Should MCPS implement the “pass/fail” grading system for semester 2?


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The MCPS board of education will be holding a meeting May 12 to decide on the marking period 2 grading system.

By Ella Kaminsky, Features Editor

Eight weeks ago, life for everyone in the United States took a turn for the absolute worst. As the Coronavirus continues to sweep the globe, not only is it severely affecting many people’s health, but each and everyone’s everyday lives have been altered. From being quarantined in our houses and not seeing any of our peers to having absolutely no clear schedule, WCHS students have been affected just as much as the rest of the world. 

School in quarantine brought an infinite amount of questions as nobody could have been prepared for a situation as crazy as this one. Many schools around the country have maintained their normal school hours, just over Zoom calls. A Zoom call is essentially a group video chat, in this case a virtual classroom setting. Most WCHS teachers have had the ability to choose how they want to continue with classes; most not using Zoom but instead online worksheets or pre-recorded videos. 

Many juniors at WCHS are stressing not only over how this semester will reflect their true effort and knowledge, but over the college admissions process itself. The third and fourth quarter grades of junior year are usually very important, as they are the last opportunities to raise your GPA (grade point average). For this reason, and many others, it is harmful to students to adapt a pass or fail system for this semester. 

Before Covid-19 hit the US, we had a full seven out of the nine weeks of our third quarter completed. This means that students across the county had seven normal weeks of learning, testing, and grading. If our semester just said pass or fail, someone who worked their very hardest for those seven weeks and earned an A in a class would appear the same as someone who earned a C. It is unfair for these seven weeks of fair and normal academic life to just be thrown away.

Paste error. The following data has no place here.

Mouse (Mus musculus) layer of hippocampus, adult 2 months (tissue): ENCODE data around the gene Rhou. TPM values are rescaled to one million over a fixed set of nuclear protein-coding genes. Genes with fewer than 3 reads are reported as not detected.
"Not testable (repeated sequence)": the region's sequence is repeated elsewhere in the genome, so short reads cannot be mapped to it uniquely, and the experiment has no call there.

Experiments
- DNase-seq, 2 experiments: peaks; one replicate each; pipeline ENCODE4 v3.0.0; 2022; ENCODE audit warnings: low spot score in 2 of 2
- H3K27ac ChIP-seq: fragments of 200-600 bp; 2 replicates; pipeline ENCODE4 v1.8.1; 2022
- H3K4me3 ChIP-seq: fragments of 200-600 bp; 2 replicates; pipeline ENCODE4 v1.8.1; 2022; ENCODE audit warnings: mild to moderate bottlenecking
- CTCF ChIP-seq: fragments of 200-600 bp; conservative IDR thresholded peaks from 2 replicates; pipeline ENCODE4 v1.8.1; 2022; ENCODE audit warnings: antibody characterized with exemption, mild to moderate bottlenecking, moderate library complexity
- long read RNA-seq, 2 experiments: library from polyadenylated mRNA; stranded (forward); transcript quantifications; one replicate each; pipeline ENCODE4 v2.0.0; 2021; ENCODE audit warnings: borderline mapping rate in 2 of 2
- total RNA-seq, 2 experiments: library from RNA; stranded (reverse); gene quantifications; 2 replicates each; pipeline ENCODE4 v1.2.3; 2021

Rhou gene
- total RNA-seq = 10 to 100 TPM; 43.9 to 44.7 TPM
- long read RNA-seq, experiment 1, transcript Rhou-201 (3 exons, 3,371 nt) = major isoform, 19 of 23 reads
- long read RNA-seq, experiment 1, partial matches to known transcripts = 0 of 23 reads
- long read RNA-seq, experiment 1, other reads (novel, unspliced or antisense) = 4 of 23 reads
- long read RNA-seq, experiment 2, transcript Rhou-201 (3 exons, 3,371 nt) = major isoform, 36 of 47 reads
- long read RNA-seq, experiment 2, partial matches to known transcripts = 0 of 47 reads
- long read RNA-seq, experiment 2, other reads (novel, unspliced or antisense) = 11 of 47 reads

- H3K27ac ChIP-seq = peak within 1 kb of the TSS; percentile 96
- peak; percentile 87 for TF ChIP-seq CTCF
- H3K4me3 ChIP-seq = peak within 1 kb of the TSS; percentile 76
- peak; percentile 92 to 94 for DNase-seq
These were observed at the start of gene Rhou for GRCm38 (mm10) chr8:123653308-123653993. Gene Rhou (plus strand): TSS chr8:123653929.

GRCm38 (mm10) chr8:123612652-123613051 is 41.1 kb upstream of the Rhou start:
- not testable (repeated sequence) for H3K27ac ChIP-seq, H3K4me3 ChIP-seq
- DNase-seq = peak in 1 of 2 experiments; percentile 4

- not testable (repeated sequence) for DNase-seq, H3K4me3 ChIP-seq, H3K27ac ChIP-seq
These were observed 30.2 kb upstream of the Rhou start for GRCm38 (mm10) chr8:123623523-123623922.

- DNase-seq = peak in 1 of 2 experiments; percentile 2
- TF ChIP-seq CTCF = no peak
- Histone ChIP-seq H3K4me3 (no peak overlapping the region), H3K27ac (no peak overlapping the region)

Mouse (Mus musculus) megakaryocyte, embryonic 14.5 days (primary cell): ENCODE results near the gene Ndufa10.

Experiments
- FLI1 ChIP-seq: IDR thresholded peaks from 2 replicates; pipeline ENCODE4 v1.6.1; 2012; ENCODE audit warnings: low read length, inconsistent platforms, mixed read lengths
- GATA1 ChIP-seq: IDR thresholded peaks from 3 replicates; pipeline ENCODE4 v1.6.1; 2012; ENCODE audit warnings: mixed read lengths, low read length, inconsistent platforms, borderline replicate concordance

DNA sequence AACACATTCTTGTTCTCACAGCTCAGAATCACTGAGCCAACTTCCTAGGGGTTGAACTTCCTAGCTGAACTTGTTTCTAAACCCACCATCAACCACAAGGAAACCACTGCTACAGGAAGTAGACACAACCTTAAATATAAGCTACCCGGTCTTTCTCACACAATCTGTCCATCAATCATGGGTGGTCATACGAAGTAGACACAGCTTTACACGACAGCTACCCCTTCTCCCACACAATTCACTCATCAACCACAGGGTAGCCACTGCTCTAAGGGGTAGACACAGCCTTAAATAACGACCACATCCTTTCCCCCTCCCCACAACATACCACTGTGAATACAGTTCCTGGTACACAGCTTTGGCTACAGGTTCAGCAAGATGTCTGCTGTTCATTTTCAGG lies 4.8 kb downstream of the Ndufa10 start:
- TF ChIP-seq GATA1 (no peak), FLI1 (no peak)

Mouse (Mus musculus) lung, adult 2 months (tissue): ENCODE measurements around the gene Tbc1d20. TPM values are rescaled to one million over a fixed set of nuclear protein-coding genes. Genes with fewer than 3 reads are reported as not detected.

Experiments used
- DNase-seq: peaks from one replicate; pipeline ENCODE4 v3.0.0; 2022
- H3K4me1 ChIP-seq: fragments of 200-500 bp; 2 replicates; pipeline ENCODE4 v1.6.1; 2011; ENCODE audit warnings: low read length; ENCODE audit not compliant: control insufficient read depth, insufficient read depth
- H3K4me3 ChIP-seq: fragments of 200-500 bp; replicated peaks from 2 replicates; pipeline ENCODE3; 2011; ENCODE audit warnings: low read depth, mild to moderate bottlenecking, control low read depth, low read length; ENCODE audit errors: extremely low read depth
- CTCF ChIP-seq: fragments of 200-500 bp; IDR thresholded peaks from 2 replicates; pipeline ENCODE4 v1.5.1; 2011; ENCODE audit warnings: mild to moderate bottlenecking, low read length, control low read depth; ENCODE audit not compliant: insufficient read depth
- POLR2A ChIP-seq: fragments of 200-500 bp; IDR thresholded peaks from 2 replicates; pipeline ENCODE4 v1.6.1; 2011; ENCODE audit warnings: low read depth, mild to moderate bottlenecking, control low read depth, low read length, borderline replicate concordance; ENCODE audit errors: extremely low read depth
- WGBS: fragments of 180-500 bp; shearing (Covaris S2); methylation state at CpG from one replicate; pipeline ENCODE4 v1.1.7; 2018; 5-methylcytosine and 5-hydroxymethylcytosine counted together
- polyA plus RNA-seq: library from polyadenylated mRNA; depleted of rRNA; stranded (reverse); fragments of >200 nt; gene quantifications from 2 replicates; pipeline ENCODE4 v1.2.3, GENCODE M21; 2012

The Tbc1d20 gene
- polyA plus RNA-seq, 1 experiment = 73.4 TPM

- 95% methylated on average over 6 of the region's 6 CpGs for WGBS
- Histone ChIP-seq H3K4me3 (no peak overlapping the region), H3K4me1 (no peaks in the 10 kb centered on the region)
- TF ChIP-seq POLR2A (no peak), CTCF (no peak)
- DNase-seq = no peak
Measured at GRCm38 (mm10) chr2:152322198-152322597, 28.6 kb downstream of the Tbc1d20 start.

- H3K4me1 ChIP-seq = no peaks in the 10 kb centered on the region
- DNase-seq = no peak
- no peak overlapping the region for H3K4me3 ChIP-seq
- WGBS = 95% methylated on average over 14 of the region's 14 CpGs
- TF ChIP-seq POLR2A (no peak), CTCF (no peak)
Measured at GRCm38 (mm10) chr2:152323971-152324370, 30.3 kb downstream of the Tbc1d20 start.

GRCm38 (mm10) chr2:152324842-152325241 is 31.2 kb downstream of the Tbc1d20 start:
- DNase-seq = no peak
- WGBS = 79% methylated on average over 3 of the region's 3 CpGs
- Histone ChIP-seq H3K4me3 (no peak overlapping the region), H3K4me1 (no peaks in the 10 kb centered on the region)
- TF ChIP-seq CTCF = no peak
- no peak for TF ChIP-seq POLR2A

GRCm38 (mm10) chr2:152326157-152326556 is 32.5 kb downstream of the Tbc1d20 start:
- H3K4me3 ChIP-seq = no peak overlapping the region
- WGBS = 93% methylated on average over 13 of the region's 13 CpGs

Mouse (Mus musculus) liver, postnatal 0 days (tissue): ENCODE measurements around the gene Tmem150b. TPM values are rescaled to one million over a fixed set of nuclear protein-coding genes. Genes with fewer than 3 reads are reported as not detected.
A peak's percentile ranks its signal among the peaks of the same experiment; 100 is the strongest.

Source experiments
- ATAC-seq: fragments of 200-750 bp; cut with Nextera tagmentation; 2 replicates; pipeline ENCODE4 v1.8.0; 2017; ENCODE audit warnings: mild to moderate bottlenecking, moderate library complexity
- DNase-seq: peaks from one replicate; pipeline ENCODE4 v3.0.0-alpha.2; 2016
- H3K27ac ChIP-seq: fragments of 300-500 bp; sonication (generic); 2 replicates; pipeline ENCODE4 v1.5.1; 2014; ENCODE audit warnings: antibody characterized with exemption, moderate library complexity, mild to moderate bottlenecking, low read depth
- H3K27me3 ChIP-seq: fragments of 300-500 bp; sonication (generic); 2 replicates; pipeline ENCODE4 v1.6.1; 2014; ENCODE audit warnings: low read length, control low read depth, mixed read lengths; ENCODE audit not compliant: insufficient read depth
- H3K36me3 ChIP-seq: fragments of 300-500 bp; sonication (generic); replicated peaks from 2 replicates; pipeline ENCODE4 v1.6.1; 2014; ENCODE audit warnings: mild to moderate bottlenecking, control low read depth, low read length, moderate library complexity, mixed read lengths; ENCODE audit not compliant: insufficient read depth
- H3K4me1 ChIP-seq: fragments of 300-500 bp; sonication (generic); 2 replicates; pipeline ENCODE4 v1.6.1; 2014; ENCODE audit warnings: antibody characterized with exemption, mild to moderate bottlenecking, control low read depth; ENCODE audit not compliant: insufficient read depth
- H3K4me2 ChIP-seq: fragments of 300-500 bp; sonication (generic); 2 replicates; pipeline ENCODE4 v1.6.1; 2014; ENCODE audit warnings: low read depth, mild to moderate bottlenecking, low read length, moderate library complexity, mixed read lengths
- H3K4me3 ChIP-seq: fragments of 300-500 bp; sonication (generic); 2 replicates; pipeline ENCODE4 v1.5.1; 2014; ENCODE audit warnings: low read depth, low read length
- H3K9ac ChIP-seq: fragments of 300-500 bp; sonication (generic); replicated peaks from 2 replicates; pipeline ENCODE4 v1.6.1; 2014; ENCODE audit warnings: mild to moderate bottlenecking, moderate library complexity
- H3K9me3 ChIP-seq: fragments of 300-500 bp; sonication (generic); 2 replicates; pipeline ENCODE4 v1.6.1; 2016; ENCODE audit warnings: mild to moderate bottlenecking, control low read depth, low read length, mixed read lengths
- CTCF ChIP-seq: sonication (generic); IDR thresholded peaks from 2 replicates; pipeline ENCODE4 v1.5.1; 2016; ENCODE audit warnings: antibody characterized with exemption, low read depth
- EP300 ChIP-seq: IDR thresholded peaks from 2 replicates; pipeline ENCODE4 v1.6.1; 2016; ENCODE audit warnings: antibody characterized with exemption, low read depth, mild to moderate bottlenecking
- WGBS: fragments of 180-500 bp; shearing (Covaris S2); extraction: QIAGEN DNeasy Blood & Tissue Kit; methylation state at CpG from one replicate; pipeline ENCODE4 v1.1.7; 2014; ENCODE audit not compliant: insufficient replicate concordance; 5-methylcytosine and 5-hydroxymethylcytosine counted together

In addition, many students in the junior class have still not had their chance to take college entrance exams; the ACT and SAT. Many schools across the country are becoming test optional, which means there will be more weight on the student’s grades. 

Many are taking the stance that it would not be fair to give students normal letter grades because we are not in a normal situation. Nobody is in a classroom setting, nobody is able to go in during their lunch period and ask teachers questions and everyone is having to deal with this pandemic in their own ways and colleges know this. Although this is not a normal situation, everyone is unfortunately in it. 

A fair way to approach this shift of learning environments could just be allowing students to decide if they want a grade to appear; this is an option the Board of Education in Montgomery County is considering. If a student thinks that the grade they earned during online learning that fairly is representing them they can choose the letter grade; if not they can choose pass / fail. 

The Montgomery County Board of Education has released the four options that they will be discussing during their meeting on May 12. 

The first option is an unfair system of simply passing or failing each of your classes. This shows no difference between someone’s hard work to receive an A third quarter or if someone just barely got by with a low C. 

The next option seems fair, as your second semester grade would just be your third quarter grade. This allows each student to be fairly represented as their third quarter grade was generally fairly given. 

Option 3 is to take everyone’s third quarter grades and bump each one up one letter grade. This makes no sense and just seems to be inflation. If someone had a B in a class for the first seven weeks of a quarter, it is likely that is the grade they would have fairly earned; not the A which they would be given in this situation. 

Last is the option of a student choosing between their third quarter grade, or passing vs failing. As explained earlier, I think that this is our best option. 

In conclusion, as the craziness of Coronavirus is affecting everyone’s day to day lives significantly, many students are worried about the outcome of their school year. Students across Montgomery County are hoping for a fair system to show off their hard work and a pass vs fail system would not do this.